• Learn about the new products and inventions that were created as a result of Prohibition, such as speedboats and Kool Aid
  • Learn about the music, dance and other art forms created during the Roaring ‘20s
NCSS Standards Met:

Production, Distribution, and Consumption. Because people have wants that often exceed the resources available to them, a variety of ways have evolved to answer such questions as: What is to be produced? How is production to be organized? How are goods and services to be distributed? What is the most effective allocation of the factors of production (land, labor, capital, and management)?

5. Discover the Role of Women

  • Learn about the women’s suffrage movement and its relationship with the temperance movement
  • Explore the expanded role of women in inspiring social and political change
  • Learn about the 19th Amendment
  • Learn how the Roaring ‘20s changed women’s style and social habits – men and women started socializing together in speakeasy culture
NCSS Standards Met:

Individuals, Groups, and Institutions. Institutions such as schools, churches, families, government agencies, and the courts play an integral role in people’s lives. It is important that student \s learn how institutions are formed, what controls and influences them, how they influences individuals and culture, and how they are maintained or changed. Students may address questions such as: What is the role of institutions in this and other societies? How am I influenced by institutions? How do institutions change? What is my role in institutional change?

Culture. The study of culture prepares students to answer questions such as: What are the common characteristics of different cultures? How do belief systems, such as religion or political ideals, influence other parts of the culture? How does the culture change to accommodate different ideas and beliefs? What does language tell us about the culture?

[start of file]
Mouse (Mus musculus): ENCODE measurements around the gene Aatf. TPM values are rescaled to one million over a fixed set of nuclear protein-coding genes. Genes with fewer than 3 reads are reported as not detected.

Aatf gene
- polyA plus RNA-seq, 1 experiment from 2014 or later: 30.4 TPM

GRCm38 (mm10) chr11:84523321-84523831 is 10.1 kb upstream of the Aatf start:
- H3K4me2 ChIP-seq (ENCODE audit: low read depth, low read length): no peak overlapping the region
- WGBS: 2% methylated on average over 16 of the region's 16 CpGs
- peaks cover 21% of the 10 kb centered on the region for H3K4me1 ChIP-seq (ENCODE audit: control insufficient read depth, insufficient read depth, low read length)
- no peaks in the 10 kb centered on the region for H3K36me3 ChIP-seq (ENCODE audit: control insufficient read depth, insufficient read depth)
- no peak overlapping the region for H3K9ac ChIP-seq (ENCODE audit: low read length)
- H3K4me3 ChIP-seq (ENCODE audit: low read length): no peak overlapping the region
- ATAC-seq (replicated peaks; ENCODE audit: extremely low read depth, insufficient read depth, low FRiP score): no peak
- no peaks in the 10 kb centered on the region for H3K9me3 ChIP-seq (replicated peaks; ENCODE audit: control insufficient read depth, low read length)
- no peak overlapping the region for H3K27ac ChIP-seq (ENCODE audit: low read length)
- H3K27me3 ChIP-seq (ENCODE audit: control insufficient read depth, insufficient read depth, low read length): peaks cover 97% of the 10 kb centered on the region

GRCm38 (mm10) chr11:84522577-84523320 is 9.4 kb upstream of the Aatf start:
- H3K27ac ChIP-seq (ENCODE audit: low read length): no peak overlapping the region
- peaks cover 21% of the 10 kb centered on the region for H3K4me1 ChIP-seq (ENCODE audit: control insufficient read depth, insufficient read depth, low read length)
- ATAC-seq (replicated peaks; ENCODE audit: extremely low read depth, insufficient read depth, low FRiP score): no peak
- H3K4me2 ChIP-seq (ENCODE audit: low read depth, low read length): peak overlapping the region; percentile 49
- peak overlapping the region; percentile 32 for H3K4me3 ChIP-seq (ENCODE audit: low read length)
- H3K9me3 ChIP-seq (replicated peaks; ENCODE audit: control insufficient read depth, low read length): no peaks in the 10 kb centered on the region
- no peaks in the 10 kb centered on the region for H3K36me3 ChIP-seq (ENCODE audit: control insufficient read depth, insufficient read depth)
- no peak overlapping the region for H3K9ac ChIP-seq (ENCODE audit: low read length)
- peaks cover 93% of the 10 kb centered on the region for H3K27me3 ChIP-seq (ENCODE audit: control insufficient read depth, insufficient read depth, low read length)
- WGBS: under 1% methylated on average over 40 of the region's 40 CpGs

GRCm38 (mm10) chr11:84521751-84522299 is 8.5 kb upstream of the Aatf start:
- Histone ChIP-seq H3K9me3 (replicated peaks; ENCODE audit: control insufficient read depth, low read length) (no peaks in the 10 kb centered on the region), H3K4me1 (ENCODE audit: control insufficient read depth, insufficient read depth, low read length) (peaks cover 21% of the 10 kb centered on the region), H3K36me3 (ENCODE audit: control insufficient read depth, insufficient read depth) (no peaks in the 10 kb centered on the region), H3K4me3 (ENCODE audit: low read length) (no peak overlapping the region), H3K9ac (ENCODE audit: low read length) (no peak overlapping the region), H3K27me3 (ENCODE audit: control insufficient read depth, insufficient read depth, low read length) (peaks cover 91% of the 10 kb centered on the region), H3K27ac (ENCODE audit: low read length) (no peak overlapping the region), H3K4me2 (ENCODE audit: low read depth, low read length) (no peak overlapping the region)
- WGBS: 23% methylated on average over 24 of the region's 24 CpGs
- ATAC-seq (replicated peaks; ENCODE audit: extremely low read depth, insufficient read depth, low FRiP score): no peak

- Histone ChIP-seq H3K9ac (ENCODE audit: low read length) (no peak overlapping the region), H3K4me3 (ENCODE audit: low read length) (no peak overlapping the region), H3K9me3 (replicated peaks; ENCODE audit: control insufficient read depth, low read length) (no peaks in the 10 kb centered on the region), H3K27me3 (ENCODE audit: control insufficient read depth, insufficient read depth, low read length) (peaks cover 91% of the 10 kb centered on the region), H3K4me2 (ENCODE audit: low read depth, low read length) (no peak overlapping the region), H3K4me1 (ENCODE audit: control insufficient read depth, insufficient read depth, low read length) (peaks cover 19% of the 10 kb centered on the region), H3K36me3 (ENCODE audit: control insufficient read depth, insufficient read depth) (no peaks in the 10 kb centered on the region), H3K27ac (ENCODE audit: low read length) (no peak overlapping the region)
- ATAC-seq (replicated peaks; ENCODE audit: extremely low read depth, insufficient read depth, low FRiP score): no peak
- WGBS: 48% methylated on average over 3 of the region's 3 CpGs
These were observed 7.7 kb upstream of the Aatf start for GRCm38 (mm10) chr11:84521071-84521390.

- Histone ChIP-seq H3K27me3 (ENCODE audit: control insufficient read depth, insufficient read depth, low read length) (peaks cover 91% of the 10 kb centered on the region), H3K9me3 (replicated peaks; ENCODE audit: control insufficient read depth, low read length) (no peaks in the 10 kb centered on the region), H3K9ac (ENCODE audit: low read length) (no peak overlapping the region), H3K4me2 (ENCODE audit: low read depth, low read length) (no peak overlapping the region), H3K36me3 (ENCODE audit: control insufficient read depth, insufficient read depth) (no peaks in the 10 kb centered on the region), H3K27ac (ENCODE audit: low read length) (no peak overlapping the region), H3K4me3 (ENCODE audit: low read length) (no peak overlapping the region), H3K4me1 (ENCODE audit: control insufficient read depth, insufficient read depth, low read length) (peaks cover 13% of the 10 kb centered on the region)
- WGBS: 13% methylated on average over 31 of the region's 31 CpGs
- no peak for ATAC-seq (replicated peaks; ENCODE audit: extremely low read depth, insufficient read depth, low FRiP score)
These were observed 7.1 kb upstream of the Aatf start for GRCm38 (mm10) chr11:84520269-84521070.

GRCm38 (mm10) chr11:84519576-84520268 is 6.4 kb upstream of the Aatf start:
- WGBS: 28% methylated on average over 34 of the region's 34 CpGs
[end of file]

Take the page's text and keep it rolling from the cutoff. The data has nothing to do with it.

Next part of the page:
6. Learn About the Legacy of Prohibition

  • Explore the influence on society and culture: fashion, music, how we socialize
  • Explore the lasting impact of the Prohibition era on alcohol laws and other laws
  • Consider how the Prohibition era inspired future civic action
NCSS Standards Met:

Time, Continuity, and Change. Human beings seek to understand their historical roots and to allocate themselves in time. Knowing how to read and reconstruct the past allows one to develop a historical perspective and to answer questions such as: Who am I? What happened in the past? How am I connected to those in the past? How has the world changed and how might it change in the future? Why does our personal sense of relatedness to the past change?






Audio Tour


Our self-guided iPod audio tour guides students through the complex world of amending the Constitution.

Student Guide

This exhibit guide, designed for middle and high school students, puts young people into the shoes of a reporter tracing the amendment process as they examine the passage of the 18th amendment and its effect on American culture, industry, and government.  




Programs




Lesson Plans


The Center has partnered with the Bill of Rights Institute to engage students and teachers in the valuable and engaging learning goals within the exhibition by creating five lessons on the Prohibition Era.  Though immersing students in history we can teach about significant historical figures, events and amendments that have changed our country and affect their lives today.  These lessons are a true value for anyone visiting the exhibition as well as teachers across the country. 

Who Said It? Quote Match

Prohibition Pictionary

Prohibition Essay

Prohibition-era Dinner Party

Prohibition SMART Board Lesson
(This lesson plan can only be viewed on a SMART Board)